Thursday of the second week of Lent
The readings for the day can be found here.
“Thus says the Lord: Cursed is the man who trusts in human beings, who seeks his strength in flesh, whose heart turns away from the Lord. He is like a barren bush in the desert that enjoys no changed of season, But stands in a lava waste, a salt and empty Earth. Blessed is the man who trusts in the Lord, whose home is in the Lord. He is a like a tree planted beside the waters that stretches out its roots to the stream: It fears not the heat when it comes, its leaves stay green; In the year of drought it shows no distress, but still bears fruit. More tortuous than all else is the human heart, beyond remedy; who can understand it? I, the Lord, alone probe the mind and test the heart, To reward everyone according to his ways, according to the merit of his deeds.” (Jer. 17:5-10)
I think one of the things this reading is trying to communicate is that having complete trust in God affects our future, our faith, our stress, our happiness, and our sinfulness. Those who have complete confidence in God’s plan for them fully submit to the will of God and become like the tree planted beside the water: it continuously flourishes, even in the heat; it bears fruit, even in the drought. When I have complete faith in God, my roots stretch to Him, so that I can draw from the stream from where all growth flows. This is an essential concept to grasp because it means that in any circumstance in life, God is there and God is supplying me with what I need in order to grow and flourish. Without God, however, the stream is gone, and when adverse circumstances come up in life, when the drought comes, I become stressed and start to wither away. Only with God do I have the source and strength to be glorious in all circumstances.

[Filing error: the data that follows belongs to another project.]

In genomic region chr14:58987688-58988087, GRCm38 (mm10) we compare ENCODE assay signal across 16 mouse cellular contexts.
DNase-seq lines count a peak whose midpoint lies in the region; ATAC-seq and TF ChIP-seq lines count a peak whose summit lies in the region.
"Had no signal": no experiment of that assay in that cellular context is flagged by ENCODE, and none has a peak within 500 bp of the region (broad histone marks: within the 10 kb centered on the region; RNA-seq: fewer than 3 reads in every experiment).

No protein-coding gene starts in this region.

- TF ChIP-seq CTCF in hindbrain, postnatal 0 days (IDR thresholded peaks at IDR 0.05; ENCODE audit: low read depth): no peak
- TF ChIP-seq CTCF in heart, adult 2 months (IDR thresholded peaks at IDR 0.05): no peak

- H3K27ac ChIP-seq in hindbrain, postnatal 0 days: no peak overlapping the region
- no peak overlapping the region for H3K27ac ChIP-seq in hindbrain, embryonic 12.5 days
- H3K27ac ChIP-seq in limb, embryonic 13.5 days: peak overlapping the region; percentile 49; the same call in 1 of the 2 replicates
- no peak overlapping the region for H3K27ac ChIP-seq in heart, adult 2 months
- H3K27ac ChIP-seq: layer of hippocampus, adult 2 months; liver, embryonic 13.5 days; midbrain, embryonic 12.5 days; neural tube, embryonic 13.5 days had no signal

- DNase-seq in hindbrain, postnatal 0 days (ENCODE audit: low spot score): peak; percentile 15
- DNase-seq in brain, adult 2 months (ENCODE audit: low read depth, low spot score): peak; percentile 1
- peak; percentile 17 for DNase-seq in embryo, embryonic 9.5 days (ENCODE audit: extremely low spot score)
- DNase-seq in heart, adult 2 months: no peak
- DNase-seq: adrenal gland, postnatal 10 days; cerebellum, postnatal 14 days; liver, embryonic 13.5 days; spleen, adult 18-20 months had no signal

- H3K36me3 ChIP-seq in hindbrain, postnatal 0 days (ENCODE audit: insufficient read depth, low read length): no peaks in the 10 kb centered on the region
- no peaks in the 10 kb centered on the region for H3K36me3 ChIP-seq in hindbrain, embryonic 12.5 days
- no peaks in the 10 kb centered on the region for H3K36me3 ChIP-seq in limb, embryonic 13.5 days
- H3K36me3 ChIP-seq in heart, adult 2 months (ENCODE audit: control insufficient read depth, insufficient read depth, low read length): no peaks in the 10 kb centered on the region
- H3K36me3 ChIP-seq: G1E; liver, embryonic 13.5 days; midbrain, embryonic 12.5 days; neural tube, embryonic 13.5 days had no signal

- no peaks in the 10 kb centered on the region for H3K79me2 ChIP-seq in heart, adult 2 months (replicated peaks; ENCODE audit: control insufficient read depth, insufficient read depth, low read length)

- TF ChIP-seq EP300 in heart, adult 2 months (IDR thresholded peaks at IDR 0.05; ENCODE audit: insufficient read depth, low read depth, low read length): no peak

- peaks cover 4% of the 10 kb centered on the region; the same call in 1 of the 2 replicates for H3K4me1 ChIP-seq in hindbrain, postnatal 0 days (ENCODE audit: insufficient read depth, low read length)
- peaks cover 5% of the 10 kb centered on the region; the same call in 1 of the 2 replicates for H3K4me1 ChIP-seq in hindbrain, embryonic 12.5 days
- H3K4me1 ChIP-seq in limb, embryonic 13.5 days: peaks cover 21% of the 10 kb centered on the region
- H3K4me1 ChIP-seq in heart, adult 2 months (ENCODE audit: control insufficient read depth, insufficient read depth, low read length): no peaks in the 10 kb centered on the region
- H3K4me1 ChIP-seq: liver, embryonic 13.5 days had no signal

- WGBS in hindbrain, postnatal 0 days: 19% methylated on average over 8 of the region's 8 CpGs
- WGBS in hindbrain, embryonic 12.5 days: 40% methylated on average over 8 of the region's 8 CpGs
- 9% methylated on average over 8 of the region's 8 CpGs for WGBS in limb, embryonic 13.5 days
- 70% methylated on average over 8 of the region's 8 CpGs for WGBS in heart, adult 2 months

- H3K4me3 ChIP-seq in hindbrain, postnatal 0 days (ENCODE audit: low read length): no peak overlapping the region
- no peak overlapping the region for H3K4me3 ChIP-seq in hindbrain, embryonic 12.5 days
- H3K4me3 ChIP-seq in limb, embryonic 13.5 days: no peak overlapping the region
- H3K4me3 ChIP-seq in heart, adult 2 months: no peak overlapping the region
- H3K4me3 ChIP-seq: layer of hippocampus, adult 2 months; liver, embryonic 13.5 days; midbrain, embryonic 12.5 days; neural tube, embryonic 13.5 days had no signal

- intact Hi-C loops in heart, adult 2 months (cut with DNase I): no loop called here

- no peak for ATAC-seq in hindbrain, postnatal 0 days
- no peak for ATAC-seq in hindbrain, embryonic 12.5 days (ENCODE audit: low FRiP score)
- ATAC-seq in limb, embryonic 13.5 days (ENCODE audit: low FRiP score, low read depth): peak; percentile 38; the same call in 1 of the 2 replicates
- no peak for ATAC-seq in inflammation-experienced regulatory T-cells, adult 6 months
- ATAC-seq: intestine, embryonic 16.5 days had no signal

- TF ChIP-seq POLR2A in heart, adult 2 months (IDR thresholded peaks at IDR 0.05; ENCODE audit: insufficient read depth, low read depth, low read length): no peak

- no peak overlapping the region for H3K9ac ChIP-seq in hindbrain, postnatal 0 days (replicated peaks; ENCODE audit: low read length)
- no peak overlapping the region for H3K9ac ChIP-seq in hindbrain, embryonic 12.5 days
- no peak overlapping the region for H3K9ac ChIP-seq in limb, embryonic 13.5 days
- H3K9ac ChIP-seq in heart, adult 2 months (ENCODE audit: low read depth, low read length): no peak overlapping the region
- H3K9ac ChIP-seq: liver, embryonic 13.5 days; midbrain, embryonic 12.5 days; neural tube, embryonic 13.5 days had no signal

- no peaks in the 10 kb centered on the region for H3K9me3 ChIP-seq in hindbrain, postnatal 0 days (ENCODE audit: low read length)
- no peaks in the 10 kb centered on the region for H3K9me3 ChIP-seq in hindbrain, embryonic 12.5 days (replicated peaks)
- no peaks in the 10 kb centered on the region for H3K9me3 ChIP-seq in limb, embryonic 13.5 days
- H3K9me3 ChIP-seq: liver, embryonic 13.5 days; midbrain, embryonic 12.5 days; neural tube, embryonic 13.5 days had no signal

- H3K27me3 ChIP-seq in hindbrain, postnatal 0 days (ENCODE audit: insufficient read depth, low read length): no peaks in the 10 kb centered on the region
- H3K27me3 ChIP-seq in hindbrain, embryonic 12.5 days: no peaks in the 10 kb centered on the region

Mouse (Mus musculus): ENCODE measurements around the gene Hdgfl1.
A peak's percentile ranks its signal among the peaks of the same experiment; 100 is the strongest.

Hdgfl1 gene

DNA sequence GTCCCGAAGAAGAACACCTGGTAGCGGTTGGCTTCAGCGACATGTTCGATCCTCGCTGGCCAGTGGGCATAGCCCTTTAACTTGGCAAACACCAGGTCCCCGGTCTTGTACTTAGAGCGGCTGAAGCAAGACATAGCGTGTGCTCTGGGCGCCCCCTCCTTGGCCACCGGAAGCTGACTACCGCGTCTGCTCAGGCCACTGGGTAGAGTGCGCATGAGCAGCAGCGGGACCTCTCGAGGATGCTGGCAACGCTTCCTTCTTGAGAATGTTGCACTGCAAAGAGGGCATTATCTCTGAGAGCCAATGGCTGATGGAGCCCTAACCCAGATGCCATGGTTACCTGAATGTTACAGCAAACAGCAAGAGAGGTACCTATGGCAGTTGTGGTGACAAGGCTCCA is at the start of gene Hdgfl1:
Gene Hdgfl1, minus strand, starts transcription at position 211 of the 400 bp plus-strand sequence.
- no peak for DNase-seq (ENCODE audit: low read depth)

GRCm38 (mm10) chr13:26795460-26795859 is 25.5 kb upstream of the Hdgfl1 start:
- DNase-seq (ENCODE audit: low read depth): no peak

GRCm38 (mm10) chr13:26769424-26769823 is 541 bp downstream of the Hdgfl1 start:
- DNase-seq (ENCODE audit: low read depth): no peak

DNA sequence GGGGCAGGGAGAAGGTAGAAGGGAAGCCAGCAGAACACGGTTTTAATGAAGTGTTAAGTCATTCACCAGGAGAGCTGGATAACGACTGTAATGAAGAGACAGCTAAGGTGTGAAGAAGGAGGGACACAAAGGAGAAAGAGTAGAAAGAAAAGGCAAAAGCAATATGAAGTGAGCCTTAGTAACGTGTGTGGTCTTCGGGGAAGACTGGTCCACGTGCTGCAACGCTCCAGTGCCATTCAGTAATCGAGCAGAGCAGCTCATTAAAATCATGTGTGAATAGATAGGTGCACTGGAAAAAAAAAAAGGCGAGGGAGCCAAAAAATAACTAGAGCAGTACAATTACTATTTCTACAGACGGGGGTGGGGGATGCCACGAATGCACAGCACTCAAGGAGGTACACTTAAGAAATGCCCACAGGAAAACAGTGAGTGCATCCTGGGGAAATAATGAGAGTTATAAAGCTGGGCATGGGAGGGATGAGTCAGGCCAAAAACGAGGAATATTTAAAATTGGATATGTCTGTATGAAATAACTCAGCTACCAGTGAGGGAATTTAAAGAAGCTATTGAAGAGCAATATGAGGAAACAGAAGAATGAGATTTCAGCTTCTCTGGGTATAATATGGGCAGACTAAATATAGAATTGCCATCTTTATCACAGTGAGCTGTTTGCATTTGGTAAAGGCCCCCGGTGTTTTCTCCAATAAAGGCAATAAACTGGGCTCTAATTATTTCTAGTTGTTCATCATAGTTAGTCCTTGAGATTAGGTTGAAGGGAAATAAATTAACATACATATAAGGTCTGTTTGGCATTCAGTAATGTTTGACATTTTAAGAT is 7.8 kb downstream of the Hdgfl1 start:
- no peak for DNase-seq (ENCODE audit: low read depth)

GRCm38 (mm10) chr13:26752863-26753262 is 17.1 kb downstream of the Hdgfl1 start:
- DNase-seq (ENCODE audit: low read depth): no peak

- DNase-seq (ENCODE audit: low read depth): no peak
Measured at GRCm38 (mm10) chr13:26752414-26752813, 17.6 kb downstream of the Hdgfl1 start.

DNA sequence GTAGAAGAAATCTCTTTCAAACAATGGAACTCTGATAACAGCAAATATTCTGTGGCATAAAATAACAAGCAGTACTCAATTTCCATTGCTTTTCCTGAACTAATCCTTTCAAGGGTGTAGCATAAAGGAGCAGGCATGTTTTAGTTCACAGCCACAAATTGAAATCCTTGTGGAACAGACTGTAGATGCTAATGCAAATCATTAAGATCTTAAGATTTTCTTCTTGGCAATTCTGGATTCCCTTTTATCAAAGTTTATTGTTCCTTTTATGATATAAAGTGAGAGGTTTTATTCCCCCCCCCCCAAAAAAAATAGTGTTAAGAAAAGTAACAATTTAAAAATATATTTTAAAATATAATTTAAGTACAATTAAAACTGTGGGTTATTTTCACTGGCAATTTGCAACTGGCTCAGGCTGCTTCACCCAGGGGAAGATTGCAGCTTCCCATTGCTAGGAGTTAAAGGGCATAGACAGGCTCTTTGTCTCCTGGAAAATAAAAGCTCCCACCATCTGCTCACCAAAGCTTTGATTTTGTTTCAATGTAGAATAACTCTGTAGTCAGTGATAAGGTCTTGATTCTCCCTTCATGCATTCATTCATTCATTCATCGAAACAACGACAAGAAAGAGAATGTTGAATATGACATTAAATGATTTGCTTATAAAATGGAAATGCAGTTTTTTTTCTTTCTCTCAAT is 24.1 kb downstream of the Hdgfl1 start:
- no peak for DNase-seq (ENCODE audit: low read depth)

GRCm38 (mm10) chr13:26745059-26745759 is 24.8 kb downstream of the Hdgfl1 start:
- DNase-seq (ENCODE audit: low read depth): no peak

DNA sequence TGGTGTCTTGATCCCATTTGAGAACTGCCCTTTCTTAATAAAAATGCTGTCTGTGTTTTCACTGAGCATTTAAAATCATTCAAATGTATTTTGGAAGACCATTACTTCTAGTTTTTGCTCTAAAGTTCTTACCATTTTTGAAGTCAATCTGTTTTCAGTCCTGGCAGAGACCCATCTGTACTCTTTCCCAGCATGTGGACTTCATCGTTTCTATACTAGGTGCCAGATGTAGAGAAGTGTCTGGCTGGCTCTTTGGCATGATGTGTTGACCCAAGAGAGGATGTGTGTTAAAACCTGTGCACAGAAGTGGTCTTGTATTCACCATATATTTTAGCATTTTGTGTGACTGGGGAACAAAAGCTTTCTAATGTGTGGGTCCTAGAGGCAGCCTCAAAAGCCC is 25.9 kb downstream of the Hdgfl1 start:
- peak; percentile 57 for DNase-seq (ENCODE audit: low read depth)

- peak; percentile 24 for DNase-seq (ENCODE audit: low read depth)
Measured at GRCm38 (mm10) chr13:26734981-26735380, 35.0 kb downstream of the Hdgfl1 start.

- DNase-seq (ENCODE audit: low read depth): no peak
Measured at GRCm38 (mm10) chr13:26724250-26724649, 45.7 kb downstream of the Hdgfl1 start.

When I trust in God by letting His plan flow through me and become my source of life, some changes start to occur within me. I become less stressed about the future, I become stronger in my faith in such a way that those around me sense it as well, my happiness is abundant even in unfavorable circumstances, and the temptation to sin is not as strong. When I make God the source of life for me, I truly begin to live. One cannot tell the tree that it should not take the water from the stream as its source of life, it makes no sense for the tree, yet every day I find that I have a choice and a battle between letting God provide for me through the stream or trying to get my own source of life. For the tree, drawing water from the tree makes sense and the tree would not and could not survive any other way. This is true with me as well. I cannot live without the true source of life that allows me to flourish; which is God. Then why do I debate with where to draw my source of life from when the answer is so obvious that even the tree knows? Why do I not choose to always draw my source of life from God instead of, at times, taking control and trying to find my own source of life? I should examine where I draw my source of life and pray for the grace to draw my source of life from God—from the unconditional and unfailing love of the Cross, which is what we will soon celebrate with Easter. Consider this, brothers and sisters, as you journey to the Cross with me this Lenten season: am I drawing my source of life from the pure and completely self-giving love of Jesus, whose sacrifice has made me whole, or am I searching for my own way, my own source?